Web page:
The Pentagon is reducing the number of furlough days for most of its civilian employees to 11 days, according to a senior Defense official.
The number of furlough days that the majority of the Pentagon’s 800,000 civilians will be required to take in 2013 was cut to 11 from 14, the second time the Defense Department has decided to chop down its civilian furloughs.
The civilians will be required to take the furloughs between June and September, the end of the fiscal year.
The furloughs are being ordered to help the Pentagon deal with cuts of roughly $41 billion under sequestration. The furloughs are one of the most visible ways that the automatic budget cuts are hitting military bases across the country.
Defense Secretary Chuck HagelChuck HagelLobbying World Ex-Dem leader: Clinton should include GOP in Cabinet Even Steven: How would a 50-50 Senate operate? MORE has said he wanted to limit the furloughs to cause as little pain as possible to the department’s civilian workforce. He is expected to announce the change later Tuesday at a town hall in Alexandria, Va.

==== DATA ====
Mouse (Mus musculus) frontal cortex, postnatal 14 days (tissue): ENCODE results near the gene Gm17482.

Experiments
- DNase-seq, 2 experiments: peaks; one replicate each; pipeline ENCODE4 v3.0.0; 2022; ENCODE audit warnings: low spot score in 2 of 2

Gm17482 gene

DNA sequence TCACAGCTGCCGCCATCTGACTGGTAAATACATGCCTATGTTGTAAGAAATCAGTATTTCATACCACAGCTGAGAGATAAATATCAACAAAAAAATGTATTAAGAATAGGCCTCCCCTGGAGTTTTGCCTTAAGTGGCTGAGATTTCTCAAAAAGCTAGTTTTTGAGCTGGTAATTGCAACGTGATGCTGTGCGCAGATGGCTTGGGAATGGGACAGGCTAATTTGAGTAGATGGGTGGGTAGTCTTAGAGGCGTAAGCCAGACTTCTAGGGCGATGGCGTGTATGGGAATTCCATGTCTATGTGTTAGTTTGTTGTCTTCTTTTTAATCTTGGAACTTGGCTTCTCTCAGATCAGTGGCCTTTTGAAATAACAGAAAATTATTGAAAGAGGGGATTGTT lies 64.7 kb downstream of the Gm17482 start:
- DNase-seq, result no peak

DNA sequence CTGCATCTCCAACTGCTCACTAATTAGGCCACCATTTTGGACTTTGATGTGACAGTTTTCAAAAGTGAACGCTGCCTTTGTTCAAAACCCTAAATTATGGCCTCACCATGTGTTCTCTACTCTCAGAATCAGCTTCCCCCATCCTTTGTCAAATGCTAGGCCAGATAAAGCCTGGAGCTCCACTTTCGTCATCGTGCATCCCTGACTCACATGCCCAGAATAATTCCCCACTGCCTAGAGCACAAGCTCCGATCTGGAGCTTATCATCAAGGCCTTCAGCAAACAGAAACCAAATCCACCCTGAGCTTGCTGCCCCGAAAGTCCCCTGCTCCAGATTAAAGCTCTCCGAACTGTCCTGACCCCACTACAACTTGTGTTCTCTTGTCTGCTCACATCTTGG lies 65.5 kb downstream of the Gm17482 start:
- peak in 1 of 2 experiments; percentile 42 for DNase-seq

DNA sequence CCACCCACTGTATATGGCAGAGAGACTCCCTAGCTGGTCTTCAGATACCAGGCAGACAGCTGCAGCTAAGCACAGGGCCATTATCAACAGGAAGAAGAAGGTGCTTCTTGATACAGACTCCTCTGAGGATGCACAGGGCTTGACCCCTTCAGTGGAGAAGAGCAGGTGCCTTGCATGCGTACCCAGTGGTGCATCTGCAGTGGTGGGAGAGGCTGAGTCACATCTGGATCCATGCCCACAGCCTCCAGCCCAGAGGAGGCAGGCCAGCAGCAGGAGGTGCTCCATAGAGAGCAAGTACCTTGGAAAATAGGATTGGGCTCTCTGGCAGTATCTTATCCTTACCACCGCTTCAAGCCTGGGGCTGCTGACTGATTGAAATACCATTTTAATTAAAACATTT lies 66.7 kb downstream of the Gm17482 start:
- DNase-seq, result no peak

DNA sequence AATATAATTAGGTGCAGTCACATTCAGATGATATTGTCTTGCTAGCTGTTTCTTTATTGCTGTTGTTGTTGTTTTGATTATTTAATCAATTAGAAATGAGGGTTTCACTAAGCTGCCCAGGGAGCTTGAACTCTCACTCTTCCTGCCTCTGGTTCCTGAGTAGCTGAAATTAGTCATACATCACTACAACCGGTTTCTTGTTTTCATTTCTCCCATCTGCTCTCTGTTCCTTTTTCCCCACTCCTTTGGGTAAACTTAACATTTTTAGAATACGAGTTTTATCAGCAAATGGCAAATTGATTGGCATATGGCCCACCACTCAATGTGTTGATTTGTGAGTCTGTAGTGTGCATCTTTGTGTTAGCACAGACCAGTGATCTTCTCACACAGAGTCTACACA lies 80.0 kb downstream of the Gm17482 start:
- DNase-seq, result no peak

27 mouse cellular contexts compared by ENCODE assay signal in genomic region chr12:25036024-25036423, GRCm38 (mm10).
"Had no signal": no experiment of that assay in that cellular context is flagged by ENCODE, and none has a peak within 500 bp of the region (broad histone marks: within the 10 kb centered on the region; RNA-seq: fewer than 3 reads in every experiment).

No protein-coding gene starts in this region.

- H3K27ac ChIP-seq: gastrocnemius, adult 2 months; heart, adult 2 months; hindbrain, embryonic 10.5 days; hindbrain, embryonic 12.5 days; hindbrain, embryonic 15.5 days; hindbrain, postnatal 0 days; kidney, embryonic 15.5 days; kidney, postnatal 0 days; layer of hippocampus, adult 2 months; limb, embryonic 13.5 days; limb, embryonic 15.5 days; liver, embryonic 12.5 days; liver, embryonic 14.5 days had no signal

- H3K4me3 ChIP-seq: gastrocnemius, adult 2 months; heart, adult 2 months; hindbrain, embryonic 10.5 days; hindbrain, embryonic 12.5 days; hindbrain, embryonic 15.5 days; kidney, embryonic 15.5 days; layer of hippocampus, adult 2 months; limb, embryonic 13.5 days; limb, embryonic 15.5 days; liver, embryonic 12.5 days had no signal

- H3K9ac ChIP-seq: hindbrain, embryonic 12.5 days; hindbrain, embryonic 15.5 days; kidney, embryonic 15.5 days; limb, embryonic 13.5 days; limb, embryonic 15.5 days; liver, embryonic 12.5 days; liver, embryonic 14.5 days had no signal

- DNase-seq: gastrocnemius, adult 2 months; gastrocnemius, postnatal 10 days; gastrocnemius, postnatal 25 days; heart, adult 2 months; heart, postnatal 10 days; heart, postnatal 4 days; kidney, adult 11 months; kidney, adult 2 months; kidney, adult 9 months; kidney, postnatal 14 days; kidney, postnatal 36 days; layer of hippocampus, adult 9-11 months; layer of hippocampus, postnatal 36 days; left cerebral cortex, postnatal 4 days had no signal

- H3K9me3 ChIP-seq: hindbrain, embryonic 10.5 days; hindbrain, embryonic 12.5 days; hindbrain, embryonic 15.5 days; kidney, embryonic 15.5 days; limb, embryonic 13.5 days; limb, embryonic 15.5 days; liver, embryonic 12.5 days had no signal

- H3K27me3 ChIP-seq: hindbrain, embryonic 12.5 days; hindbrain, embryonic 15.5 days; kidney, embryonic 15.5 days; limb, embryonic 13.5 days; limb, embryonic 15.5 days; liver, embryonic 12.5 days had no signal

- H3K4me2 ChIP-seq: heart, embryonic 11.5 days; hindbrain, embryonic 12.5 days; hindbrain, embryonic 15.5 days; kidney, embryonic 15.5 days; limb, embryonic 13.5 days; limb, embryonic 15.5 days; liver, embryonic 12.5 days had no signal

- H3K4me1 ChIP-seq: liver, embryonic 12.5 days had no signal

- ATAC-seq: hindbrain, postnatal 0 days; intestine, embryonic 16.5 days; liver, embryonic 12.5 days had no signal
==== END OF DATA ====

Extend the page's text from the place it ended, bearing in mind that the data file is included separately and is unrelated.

Hagel will also allow the military services to expand the types of employees exempt from the furloughs, including at shipyards and depots, according to The Associated Press, which first reported the furlough reduction.
Navy officials have said in recent weeks that they thought it was possible they could avoid furloughs altogether.
The Pentagon will also exempt civilian employees in combat zones and some working at overseas bases. Service members are not facing furloughs because military personnel accounts are exempt from sequester.
The Pentagon has reduced its number of furlough days as the year has gone on, and it has received greater flexibility to move its funds around. When the Pentagon was facing the prospect of sequester and a yearlong continuing resolution in March, it had warned it would inflict the maximum 22 days of furloughs on its civilian employees.
The number was reduced after Congress passed a full-year Defense appropriations bill that gave the military flexibility to move $10 billion into its operations and maintenance accounts, which faced shortfalls.
The Pentagon is now readying a $7.5 billion reprogramming request that will help it manage the across-the-board cuts under sequestration.